March 2005 - Posts

Upcoming Speaking Events
29 March 05 02:27 PM | Scott Mitchell

Last week I got back from speaking at the ASP.NET Connections conference - thanks to all who attended my sessions. There were a number of great questions and I felt that all talks went well (although my last talk - the third in the same day - felt the weakest of the three). Anywho, for those in Southern California I have two speaking events coming up within the near future:

  1. A Look at the Enterprise Library's Data Access Application Block - this talk will be for the San Diego ASP.NET SIG at 6:30 pm on April 17th at the Microsoft SoCal Office in UTC. The talk will provide an introduction to the Enterprise Library, focusing on using the Data Access Application Block portion to reduce code and improve data-driven applications.
  2. Working with HTTP Handlers and Modules - on Saturday, May 7th there's an all-day conference being held at the Long Beach Marriott. The conference has four session tracks and boasts an all-star roster of speakers: Rocky Lhotka, Dan Appleman, Michele Leroux-Bustamante, Tim Huckaby, and others. My session will be from 2:45-4:00 pm in the Web Development track. The conference runs $79 if you register by April 15th, $99 otherwise; more at
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Looking Ahead to 2.0...
28 March 05 06:25 PM | Scott Mitchell

With the ASP.NET 2.0 Beta 2 slated to ship this week - this is still the game plan, no? - I'm starting to prepare myself mentally for my next book, which I've yet to start, but plan on hammering out the TOC within a week after Beta 2 ships, and start writing soon afterward. To be honest, I haven't played around much with 2.0, other than digging into the GridView pretty extensively, and working with Generics. But many of the new, cool ASP.NET 2.0 features - profiles, the mryiad of new server controls, ControlState, client script callbacks, etc. - I haven't used at all or, if I have, it's been just a cursory examination.

Today I stumbled upon Rick Strahl's latest blog entry, titled What, No Whidbey Version? Rick, who sells a WinForms app, is a bit peeved at people who are moving production code to beta bits and who are likewise on his back for having a 2.0-compliant version of his applications at this time. What I related best to was Rick's comment on 2.0 material out in the community - books, conference sessions, magazine articles, etc.:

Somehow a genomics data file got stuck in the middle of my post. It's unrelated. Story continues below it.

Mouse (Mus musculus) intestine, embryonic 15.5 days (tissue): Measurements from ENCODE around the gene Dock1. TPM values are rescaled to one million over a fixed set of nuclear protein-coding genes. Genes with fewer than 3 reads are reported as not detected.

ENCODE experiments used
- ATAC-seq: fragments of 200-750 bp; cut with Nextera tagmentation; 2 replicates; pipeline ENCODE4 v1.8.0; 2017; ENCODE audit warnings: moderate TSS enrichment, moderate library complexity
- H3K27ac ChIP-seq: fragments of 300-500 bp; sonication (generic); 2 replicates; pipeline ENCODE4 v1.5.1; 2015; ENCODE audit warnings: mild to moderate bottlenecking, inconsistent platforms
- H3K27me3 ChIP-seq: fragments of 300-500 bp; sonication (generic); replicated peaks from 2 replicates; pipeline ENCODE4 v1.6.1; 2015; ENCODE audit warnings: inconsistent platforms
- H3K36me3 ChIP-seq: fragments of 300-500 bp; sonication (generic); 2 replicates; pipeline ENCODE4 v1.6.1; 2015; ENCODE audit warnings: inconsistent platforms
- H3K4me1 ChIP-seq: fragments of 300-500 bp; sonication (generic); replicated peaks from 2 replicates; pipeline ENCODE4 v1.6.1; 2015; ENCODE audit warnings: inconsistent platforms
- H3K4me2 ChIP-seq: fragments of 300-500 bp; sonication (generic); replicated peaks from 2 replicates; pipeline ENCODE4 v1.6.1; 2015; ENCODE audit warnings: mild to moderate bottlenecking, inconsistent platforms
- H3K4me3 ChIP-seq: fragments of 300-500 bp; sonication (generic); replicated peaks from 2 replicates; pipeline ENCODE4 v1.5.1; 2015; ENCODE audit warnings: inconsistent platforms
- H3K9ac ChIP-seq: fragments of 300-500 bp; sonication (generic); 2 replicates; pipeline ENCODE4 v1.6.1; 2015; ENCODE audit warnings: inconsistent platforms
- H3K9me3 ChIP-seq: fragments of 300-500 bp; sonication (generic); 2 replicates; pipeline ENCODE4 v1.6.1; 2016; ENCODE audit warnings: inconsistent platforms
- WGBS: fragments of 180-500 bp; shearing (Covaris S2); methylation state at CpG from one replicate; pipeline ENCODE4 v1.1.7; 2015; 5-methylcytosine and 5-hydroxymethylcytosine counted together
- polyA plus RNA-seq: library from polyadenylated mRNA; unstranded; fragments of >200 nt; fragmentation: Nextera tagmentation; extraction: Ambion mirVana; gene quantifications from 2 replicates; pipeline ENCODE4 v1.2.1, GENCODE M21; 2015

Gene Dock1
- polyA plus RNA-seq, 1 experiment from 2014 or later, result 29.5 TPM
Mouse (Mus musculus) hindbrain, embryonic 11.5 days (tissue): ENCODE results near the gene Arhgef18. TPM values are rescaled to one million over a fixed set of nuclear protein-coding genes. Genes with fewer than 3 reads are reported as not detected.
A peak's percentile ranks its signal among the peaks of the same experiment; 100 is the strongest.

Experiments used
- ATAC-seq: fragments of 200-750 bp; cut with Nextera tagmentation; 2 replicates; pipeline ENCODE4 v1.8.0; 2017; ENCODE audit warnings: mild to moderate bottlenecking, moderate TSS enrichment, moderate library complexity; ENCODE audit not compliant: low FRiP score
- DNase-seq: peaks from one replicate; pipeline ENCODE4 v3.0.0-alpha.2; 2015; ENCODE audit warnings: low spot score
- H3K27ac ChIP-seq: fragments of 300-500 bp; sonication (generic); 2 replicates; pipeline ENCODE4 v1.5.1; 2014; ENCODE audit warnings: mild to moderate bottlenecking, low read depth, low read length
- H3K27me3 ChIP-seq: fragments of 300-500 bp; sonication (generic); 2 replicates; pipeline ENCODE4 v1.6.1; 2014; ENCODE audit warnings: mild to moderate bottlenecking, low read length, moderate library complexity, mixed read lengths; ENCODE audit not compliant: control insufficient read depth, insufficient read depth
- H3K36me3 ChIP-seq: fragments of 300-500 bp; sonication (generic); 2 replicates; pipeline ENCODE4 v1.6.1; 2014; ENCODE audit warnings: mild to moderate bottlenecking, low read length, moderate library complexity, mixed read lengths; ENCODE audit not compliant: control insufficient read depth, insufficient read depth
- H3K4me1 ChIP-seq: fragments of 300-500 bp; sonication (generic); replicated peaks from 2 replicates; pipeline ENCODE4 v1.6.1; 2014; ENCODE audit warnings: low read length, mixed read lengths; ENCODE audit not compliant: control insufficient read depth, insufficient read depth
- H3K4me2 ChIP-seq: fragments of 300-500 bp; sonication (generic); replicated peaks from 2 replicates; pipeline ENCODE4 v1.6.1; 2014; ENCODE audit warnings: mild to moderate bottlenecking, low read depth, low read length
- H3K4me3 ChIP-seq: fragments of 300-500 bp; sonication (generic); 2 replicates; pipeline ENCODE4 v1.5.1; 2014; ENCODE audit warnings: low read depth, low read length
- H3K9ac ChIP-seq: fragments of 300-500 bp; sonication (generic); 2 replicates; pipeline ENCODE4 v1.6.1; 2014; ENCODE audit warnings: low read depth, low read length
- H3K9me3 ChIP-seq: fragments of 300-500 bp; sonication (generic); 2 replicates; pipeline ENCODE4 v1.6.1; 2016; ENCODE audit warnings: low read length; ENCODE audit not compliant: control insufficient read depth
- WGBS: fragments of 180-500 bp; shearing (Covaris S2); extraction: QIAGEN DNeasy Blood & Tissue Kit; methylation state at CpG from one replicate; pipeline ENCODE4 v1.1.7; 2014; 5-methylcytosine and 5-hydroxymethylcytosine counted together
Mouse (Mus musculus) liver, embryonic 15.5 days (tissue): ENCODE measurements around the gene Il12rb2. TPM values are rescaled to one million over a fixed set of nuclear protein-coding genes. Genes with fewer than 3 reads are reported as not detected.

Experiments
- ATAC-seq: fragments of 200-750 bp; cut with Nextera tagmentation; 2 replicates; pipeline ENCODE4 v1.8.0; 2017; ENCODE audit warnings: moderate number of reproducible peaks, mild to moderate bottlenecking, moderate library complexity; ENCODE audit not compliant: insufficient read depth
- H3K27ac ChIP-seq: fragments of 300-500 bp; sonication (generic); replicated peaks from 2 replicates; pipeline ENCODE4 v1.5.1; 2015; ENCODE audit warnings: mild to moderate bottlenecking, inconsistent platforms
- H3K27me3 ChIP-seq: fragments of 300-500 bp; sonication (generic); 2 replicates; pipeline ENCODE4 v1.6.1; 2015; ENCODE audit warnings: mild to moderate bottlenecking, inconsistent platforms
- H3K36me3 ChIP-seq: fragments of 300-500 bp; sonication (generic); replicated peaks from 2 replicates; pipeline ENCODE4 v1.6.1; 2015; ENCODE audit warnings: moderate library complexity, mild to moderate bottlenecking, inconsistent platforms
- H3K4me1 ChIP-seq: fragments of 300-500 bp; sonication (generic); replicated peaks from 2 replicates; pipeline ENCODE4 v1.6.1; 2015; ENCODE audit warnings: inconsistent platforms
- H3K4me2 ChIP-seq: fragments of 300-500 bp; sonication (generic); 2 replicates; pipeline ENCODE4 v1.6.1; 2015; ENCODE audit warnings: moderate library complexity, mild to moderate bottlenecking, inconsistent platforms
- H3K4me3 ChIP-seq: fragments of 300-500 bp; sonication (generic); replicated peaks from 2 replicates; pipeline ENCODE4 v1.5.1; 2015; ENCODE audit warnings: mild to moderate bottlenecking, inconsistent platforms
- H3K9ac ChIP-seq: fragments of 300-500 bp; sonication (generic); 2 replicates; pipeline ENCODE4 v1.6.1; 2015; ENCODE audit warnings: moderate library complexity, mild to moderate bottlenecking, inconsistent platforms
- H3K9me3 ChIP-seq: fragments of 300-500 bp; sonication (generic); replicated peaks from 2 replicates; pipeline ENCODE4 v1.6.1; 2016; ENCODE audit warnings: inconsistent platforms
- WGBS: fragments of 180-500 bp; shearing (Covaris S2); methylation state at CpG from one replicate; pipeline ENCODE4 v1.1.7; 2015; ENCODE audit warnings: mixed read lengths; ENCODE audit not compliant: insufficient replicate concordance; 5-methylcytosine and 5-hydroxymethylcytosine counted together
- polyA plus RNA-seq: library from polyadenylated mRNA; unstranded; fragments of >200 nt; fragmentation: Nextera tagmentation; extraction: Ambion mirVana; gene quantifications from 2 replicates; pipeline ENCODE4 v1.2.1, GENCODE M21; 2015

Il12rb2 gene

I’m finding that magazines have little interest in articles of the current version. Same with .NET conferences. Submit 1.x or more ‘general’ topics – even if they are unique and your chances of getting picked go down pretty drastically.

I have noted the same tendencies. Personally, I think it's a shame. Yes, looking forward is fun and cool and a great way to get a jump start on a new technology, but there are real people doing real work today with 1.x. Who's providing information to them? In fact, I can be counted in that set of people, as the consulting work I do is, and will be for the forseeable future, rooted heavily in 1.x. Sure, it's cool that there are a ton of 2.0 articles out there, but, at this point, MSDN Magazine is worthless to me, since it's about 95% focused on 2.0. (I understand the purpose of the magazine is to be forward looking, but the challenges I face and the clients who pay me are more concerned about the present than what will be shipped (hopefully) by the end of this year. I'm looking forward to moving to 2.0 eventually. It's just that my clients want production-ready code written today.)

Overall, I think it is time for 2.0. 2.0 solves many of the headaches that are around today. Furthermore, .NET 1.x is pretty old, all things considered. I wrote my first classic ASP page in January of 1998. I wrote my first ASP.NET page in May 2000. That's roughly 2.5 years of ASP use, from which I moved from ASP 2.0 to ASP 3.0. I've now been using ASP.NET (rather exclusively, thank the gods) for nearly five years. That's almost twice as long as my tenure with classic ASP, and the only version change was from 1.0 to 1.1. Yes, it's time for a new version, time to fix the woes of the current version, but, like Rick, I'd rather not be innundated with 2.0 information until it's closer to shipping. (Correction: it's not the deluge of 2.0 info that is frustrating, it's the replacing of 1.x information with 2.0 information that's vexing.)